Attorneys at Law

Don’t be a Laughing Stock…

By Ryan Springer • September 14, 2011 • Filed in: Medical Malpractice

A few weeks ago, as I was walking out of the deposition of one of my expert witnesses in a birth injury case, the insurance company lawyer on the other side and I started talking about the case.  When we were done, he smirked and said something that made me sick to my stomach:

You might have us on this one.  You know, we’ve got another case that’s a lot like this one, the kid has terrible injuries, but the lawyer who represents the baby’s family is just screwing it up.  Our company thought we’d be on the hook for millions, but we’ll probably get out of it for a couple grand.  The attorney usually does DUIs, not malpractice.  He never talked to the important witnesses, he didn’t hire experts on time, and his legal writing is terrible–the judge can’t stand him.  Our doctor may have screwed up, but that lawyer is the one who is committing malpractice.”

I put his comments out of my mind as best I could, but yesterday, I heard something similar from a different hospital lawyer.  We had just argued a motion about compulsory arbitration to the judge, and after the hearing, the hospital’s attorney walked into the elevator with me and laughed.  I asked him what was so funny, and he answered:

Just thinking of another case.  This same issue came up and the plaintiff’s lawyer had no idea what he was doing.  This arbitration statute is complicated, and he couldn’t even find it.  He didn’t know about recent amendments and he sure hadn’t read the caselaw.  We creamed him.  His client will never get as much in arbitration as he would have in front of a jury. We just won that case and it hasn’t even started.”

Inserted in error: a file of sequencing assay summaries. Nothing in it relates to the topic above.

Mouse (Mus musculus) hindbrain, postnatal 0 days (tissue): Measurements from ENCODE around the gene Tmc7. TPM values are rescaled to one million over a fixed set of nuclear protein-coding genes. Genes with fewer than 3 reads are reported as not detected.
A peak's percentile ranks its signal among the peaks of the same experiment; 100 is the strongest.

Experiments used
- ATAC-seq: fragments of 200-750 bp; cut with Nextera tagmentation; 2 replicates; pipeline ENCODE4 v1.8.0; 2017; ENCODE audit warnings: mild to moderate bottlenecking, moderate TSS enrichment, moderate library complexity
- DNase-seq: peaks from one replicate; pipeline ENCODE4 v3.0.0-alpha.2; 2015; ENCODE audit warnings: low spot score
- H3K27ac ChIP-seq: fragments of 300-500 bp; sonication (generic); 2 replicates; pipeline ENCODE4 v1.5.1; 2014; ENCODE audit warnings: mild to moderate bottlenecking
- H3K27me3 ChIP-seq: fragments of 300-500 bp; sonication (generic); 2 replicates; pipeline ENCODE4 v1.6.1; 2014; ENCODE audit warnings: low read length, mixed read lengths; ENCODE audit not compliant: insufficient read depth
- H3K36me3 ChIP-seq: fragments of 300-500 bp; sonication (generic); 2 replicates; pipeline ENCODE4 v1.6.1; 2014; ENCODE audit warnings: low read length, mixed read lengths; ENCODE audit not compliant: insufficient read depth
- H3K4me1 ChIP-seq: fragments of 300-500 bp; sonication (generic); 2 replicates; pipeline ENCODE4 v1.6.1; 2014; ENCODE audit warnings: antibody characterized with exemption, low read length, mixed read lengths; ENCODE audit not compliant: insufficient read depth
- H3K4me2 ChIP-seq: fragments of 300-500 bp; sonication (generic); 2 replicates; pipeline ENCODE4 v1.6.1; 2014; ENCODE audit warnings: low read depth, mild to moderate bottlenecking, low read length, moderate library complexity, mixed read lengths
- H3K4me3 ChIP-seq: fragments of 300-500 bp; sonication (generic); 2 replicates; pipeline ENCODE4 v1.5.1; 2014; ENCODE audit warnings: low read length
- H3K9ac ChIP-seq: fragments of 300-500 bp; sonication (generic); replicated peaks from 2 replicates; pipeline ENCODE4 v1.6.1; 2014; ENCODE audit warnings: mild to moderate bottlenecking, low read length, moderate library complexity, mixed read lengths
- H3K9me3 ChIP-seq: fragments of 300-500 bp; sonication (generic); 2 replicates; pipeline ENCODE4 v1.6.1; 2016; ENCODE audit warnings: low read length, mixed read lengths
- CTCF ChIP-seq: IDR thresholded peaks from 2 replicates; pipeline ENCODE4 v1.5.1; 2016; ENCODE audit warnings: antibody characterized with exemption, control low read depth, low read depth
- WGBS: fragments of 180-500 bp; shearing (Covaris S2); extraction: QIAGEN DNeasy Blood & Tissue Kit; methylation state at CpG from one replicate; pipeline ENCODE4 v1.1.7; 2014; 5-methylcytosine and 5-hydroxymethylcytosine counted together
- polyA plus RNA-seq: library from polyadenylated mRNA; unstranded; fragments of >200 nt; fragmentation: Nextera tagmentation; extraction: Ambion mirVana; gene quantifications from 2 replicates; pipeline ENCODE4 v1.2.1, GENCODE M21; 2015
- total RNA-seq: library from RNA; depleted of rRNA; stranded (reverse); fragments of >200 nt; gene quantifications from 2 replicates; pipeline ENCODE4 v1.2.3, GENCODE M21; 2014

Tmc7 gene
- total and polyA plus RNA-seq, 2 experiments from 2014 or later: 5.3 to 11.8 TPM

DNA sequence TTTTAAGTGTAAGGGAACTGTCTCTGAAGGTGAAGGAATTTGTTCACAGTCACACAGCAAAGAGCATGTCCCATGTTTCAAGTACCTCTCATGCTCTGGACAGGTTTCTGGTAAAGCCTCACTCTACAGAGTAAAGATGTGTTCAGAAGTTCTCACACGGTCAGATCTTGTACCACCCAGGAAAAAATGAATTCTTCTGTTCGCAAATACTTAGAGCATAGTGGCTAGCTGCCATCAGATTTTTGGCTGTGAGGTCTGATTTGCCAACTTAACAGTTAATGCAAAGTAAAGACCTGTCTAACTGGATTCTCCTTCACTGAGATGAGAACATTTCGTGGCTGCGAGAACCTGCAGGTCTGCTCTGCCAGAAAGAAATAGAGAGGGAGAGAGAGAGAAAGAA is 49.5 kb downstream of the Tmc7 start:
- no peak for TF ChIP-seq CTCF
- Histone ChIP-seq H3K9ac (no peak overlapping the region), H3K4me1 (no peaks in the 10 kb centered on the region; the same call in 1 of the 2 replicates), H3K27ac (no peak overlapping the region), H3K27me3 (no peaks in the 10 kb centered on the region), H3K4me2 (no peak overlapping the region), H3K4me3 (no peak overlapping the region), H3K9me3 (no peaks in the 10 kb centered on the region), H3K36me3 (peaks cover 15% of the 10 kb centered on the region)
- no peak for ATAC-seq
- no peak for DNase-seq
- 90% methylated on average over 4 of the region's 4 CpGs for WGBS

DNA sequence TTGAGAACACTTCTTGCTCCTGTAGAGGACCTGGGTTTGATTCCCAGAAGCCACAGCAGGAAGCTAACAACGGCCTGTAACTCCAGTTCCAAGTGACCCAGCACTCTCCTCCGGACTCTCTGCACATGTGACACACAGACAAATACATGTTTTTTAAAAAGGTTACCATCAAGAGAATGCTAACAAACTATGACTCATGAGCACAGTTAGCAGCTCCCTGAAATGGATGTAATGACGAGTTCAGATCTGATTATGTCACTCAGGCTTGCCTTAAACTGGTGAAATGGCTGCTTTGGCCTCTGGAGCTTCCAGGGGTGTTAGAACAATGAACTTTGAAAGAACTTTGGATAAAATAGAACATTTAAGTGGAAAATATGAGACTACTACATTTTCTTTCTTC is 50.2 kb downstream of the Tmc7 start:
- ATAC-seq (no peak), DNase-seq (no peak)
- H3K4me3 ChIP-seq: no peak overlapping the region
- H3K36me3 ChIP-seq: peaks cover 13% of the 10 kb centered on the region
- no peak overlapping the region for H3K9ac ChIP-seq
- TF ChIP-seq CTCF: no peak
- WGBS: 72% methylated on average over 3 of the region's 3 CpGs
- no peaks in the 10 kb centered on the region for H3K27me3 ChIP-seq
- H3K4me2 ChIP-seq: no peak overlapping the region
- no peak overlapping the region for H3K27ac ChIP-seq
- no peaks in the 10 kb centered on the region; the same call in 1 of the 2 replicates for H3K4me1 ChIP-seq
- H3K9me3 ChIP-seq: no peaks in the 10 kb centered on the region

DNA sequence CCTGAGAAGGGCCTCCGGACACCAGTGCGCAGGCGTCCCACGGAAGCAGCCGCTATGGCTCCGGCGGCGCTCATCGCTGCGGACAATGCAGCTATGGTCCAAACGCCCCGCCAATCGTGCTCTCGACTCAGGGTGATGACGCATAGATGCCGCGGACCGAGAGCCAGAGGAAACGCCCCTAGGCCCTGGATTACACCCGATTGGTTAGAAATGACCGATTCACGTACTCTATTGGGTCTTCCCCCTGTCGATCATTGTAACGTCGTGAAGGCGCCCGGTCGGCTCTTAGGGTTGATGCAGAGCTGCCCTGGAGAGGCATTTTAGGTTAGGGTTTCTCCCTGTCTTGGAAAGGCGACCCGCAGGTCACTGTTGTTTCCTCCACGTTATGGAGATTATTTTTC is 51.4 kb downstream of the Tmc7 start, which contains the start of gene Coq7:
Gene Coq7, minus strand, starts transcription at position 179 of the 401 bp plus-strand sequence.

As I headed back to my office, I thought of those other lawyers and their clients.  The malpractice defense lawyers admitted the clients had strong cases, but that wasn’t enough.  Because the clients chose lawyers who didn’t focus on medical malpractice law, their cases were getting screwed up.  In one case, a birth injury, the catastrophically injured infant client would need millions of dollars to help pay for future medical needs.  Instead, he would be lucky to get a few thousand.

You only need to thumb through the phone book to see how many attorneys there are practicing in Utah.  Many of them are outstanding in their fields.  But for medical malpractice cases, hiring a “jack-of-all-trades” attorney can be a terrible mistake.  Don’t be the next person these insurance defense lawyers laugh about.  If you’ve got a medical malpractice case, hire a lawyer that knows the ropes.


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